- The Washington Times - Tuesday, July 11, 2000

ATLANTA Many of the leading principals in the ongoing quest to bring baseball back to the Washington area have descended on this city during the All-Star break to play a different kind of game, one Washingtonians seem to do best.

While most of Atlanta is fixated on the national pastime, Washington's baseball interests are being furthered by the pastime invented, perfected and most practiced in the nation's capital: lobbying.

With nearly everyone in baseball in the unofficial capital of the south right now, representatives of the groups trying to bring baseball to either the District of Columbia or Northern Virginia are here to get quality face time, slap a few backs and drive home that the area can support a major league team.

A group headed by telecommunications executive Bill Collins wants to put a team in Northern Virginia, while financiers Fred Malek and James Kimsey want to land a team for the District.

The area's chances of getting baseball for the first time since the Senators bolted for Texas in 1971 hinge on a current club relocating. The Montreal Expos and Minnesota Twins, who are floundering in their current markets, are the leading candidates to move, although Oakland, Florida and perhaps San Diego are exploring relocating.

For a team to relocate, 75 percent of baseball's owners need to approve the move. Before they do that, the owners want to know whether the new ownership group is in tune with their views for the future of the sport, has deep enough pockets to support a club through lean years and has the support of the local government.

"We're here to answer all those questions," said John Richardson, chairman of the D.C. Stadium Authority, who arrived in Atlanta yesterday to begin glad-handing on behalf of the District. "We don't want there to be any doubt in anyone's mind. Living in Washington, we don't realize that not everyone knows how much the area has changed since baseball left. We want to show them all the reasons baseball in Washington makes sense and that we have the backing of the local government, which recognizes the economic benefits of a baseball team and wants to be a partner of some sorts."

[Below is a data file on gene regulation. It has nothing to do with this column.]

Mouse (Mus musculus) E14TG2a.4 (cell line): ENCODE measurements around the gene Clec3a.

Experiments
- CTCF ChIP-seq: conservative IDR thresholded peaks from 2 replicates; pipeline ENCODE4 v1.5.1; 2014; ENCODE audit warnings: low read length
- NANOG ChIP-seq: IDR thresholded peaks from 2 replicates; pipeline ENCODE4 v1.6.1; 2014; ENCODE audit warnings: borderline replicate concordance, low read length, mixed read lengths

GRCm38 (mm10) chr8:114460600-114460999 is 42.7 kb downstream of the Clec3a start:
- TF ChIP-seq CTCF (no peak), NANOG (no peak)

To that end, Washington Mayor Anthony A. Williams will arrive today to demonstrate the District government's commitment to baseball. Such a commitment is vital. Most of the clubs considering a move are in financial trouble because they've been unable to get government funding for a new stadium.

Williams' presence serves as a reminder that the District government has undergone a makeover since the tumultuous regime of Marion Barry.

Barry's problems with drugs and corruption, as well as the District's former label as the murder capital of the nation, were factors considered when Washington did not receive an expansion team in the 1990s.

"We want to show that Washington has gone through a renaissance since the last time many in baseball looked at it," said Bill Hall, the sports commission's chairman of baseball. "We have Metro that will make a stadium as accessible by rail as any in baseball. We have MCI Center and the new convention center, the whole boom of the dot-com economy. Economically this area barely resembles what it was."

Hall and Richardson scheduled several meetings yesterday and today and also hope to "have some unplanned meetings with people we run into at the right event or function," said Richardson, who is expecting Malek and Kimsey to arrive this morning to join in the lobbying. "We want to answer as many questions as possible and show that Washington is ready to play ball."

Collins and spokesman Mike Scanlon also began making the rounds yesterday. Calls to them were not returned.

Both groups also need to demonstrate why one is better for baseball than the other without degrading the area. At this point, it's unclear which group is considered a favorite.

Collins' group almost brought the Houston Astros to Northern Virginia in 1997, but a last-minute deal kept them in Texas. He is well-respected by the baseball community, which no doubt appreciates him bowing out gracefully with the Astros and providing the club the leverage it needed to get its new stadium built.

Malek is a former investor with the Rangers, so he's well known within baseball circles as well. As an advisor to five presidents, Malek is accomplished at the game of politics.

"Baseball's not going to come to Washington unless we sell it," Richardson said. "That's why we're here: to lobby for it."

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